# Weighted UniFrac algorithm

The weighted unifrac algorithm is implemented within mothur as the unifrac.weighted command. The algorithm represents an attempt to make a quantitative beta diversity measurement that can be seen as an extension of unweighted UniFrac . Lozupone et al. (2006) have shown that it is beneficial to apply both quantitative (weighted UniFrac) and qualitative (unweighted UniFrac) measures to a data set as they can lead to different conclusions about the similarity of microbial communities and what factors are driving microbial biodiversity. As shown by Schloss (2008) , this is not a reliable approach to measuring similarity; it is best used for hypothesis testing.

The image below illustrates the calculation of weighted UniFrac when applied to two microbial communities identified by red squares and green circles. Branches are weighted to account for the relative proportion of sequences from each community that descend from the branch. The branches colored purple are those that lead to non-zero values in the numerator. To account for varying rates of evolution between sequences, the weighted UniFrac measure is normalized such that each sequence contributes equally to the distance calculated.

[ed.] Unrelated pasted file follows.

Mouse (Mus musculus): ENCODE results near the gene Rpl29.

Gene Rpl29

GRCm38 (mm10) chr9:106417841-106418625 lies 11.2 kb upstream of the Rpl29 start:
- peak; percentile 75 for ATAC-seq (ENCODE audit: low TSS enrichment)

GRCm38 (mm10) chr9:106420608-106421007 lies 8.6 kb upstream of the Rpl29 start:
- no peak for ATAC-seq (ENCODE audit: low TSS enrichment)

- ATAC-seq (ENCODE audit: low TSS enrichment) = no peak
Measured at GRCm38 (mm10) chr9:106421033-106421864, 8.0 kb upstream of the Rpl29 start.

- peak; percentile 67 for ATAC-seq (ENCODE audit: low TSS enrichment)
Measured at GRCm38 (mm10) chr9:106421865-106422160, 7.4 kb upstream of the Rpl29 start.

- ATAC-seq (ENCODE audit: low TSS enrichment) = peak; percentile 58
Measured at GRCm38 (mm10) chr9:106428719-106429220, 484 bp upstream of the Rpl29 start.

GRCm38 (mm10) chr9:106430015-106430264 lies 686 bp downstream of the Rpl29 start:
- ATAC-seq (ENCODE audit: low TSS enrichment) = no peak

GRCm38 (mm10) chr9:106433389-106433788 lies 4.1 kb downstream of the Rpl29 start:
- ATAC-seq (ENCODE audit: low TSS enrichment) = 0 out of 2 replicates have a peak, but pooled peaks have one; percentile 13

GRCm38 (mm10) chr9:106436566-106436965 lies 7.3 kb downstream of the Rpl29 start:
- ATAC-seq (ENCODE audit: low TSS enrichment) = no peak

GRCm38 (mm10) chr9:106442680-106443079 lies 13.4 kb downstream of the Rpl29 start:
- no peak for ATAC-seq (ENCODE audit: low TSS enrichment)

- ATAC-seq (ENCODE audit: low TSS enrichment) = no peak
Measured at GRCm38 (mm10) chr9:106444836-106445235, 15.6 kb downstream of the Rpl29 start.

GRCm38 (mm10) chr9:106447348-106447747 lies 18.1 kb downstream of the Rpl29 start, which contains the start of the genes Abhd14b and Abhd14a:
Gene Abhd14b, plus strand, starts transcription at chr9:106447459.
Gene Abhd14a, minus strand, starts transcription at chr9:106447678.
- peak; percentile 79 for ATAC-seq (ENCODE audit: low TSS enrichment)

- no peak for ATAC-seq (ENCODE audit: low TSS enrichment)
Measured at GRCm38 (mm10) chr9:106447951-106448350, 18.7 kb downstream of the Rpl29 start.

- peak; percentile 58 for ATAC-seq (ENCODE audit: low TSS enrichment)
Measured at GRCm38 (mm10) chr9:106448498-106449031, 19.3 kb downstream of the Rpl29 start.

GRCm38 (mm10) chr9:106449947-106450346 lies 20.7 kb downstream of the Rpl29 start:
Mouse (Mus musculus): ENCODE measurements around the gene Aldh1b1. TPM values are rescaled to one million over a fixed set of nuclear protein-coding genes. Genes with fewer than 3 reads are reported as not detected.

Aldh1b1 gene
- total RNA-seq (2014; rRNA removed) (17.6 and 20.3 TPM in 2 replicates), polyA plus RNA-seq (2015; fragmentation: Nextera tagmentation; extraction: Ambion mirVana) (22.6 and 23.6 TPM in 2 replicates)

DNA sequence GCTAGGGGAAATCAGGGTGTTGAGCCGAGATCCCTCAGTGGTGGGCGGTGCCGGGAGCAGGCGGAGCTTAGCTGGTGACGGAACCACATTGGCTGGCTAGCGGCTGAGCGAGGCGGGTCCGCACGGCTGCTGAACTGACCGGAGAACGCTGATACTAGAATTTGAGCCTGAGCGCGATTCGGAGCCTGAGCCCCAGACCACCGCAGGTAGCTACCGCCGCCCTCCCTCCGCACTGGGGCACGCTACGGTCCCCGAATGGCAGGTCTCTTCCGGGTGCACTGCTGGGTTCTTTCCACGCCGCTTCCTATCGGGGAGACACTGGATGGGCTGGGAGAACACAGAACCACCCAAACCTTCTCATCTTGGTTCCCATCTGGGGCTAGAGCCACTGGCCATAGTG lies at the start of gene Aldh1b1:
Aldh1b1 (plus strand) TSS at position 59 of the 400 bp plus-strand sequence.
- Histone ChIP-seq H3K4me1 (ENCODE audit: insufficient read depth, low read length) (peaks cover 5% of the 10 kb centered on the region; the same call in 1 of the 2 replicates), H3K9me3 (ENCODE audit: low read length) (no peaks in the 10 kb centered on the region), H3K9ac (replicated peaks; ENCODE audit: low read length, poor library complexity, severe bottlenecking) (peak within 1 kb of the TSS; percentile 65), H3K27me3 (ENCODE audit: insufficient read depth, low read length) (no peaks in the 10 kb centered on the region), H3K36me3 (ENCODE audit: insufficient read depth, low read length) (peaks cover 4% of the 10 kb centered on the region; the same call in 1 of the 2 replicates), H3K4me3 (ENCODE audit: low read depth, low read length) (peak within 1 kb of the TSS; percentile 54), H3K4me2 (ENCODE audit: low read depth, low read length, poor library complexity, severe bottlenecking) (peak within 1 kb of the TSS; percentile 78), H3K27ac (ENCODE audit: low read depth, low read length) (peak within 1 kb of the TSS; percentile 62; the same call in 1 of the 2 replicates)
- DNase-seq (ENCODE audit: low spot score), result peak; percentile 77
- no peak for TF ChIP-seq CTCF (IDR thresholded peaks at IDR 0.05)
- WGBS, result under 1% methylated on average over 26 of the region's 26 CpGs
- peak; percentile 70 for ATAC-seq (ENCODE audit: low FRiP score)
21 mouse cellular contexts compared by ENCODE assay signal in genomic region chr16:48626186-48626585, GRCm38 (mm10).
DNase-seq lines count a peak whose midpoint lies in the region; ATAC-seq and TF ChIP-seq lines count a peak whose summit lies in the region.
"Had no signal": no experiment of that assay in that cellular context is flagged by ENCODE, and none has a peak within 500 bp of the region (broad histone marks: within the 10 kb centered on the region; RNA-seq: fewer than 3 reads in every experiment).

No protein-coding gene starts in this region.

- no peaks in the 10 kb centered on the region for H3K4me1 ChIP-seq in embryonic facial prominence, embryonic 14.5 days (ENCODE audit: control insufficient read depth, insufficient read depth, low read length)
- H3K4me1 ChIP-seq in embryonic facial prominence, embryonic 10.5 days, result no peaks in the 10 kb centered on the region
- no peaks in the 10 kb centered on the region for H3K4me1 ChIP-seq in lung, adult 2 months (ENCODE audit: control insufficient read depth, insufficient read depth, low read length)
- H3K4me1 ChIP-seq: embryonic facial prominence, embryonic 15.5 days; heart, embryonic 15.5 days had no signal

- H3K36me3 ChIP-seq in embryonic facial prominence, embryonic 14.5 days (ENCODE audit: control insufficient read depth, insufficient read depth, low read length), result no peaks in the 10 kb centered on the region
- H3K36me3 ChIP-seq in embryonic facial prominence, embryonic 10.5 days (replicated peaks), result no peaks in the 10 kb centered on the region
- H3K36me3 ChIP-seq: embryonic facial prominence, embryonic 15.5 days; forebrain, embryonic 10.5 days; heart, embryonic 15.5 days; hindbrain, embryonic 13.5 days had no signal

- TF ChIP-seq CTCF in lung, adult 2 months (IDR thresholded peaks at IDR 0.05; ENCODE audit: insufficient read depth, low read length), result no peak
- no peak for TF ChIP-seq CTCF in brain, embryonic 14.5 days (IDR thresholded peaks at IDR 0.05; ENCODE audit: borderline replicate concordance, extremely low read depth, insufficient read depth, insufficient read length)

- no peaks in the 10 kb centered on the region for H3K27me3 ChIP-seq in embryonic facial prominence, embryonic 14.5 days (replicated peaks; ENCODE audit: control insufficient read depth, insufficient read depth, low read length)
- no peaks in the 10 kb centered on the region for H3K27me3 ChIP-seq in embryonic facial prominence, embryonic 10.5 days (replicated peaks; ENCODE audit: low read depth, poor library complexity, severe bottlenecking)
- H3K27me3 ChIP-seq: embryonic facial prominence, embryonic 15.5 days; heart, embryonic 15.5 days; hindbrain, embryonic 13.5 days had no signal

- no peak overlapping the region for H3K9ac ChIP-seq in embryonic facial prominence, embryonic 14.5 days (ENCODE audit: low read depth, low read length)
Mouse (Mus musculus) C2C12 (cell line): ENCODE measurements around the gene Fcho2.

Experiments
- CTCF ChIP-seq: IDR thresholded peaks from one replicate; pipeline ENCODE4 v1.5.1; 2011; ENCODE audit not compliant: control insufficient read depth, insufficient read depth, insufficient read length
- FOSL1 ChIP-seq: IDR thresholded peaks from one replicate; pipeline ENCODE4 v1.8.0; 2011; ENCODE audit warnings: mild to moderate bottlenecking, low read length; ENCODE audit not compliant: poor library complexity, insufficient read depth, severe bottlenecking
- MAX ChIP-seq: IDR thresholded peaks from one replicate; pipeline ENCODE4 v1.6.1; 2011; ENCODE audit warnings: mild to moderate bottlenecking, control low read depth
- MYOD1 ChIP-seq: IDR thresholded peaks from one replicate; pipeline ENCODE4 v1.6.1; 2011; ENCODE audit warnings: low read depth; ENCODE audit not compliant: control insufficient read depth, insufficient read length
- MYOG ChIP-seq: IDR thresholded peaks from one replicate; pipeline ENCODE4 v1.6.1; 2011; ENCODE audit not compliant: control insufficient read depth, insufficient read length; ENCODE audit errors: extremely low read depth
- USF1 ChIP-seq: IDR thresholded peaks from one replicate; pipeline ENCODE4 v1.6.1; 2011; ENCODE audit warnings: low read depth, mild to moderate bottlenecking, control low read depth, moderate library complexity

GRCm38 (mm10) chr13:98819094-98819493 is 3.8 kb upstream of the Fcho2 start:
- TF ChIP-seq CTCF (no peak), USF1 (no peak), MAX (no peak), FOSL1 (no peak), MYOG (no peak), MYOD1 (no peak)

(See discussion page for possible correction.)

Formally, the measure is calculated using the formula given above where N is the number of nodes in the tree, S is the number of sequences represented by the tree, li is the branch length between node i and its ‘parent,’ Lj is the total branch length from the root to the tip of the tree for sequence j, Ai and Bi are the number of sequences from communities A and B that descend from the node, and AT and BT are the total number of sequences from communities A and B.

Weighted UniFrac can be applied to multiple communities by first constructing a single tree consisting of all sequences. The distance between any pair of communities is calculated by pruning the tree so it contains only sequences from these communities. Like unweighted Unifrac, a random (Monte Carlo) permutation test can be performed to test whether or not the distance between two communities is greater than expected by chance alone.